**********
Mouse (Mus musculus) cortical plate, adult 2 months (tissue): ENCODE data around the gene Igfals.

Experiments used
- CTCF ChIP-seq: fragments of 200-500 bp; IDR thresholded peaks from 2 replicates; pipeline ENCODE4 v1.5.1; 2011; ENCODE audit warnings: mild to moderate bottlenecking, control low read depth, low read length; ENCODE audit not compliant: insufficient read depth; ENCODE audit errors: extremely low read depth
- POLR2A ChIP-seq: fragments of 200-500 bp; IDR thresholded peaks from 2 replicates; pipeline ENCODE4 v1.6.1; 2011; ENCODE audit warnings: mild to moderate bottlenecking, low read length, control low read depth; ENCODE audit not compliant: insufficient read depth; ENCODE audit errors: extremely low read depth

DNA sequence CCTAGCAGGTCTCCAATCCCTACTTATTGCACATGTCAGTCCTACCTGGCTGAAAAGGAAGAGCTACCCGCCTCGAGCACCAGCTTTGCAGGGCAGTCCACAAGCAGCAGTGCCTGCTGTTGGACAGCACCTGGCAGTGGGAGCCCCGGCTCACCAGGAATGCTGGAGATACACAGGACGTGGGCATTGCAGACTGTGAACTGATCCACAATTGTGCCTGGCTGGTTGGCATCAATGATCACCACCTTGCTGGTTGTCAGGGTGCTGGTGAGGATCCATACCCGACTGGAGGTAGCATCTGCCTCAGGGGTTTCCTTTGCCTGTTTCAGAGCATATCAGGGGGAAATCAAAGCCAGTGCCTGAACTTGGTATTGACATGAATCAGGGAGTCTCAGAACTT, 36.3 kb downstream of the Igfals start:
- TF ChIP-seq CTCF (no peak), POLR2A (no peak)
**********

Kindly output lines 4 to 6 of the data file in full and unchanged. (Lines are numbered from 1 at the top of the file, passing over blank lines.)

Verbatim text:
- POLR2A ChIP-seq: fragments of 200-500 bp; IDR thresholded peaks from 2 replicates; pipeline ENCODE4 v1.6.1; 2011; ENCODE audit warnings: mild to moderate bottlenecking, low read length, control low read depth; ENCODE audit not compliant: insufficient read depth; ENCODE audit errors: extremely low read depth

DNA sequence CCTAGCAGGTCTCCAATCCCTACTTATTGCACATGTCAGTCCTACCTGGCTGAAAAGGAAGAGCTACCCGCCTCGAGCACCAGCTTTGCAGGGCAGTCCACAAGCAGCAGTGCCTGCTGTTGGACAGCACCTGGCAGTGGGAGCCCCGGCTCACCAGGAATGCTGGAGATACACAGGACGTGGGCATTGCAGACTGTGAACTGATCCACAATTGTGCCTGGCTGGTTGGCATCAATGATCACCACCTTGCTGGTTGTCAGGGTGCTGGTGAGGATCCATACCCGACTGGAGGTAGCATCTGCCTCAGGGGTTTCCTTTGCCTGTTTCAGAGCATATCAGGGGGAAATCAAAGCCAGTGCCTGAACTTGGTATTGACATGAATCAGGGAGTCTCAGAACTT, 36.3 kb downstream of the Igfals start:
- TF ChIP-seq CTCF (no peak), POLR2A (no peak)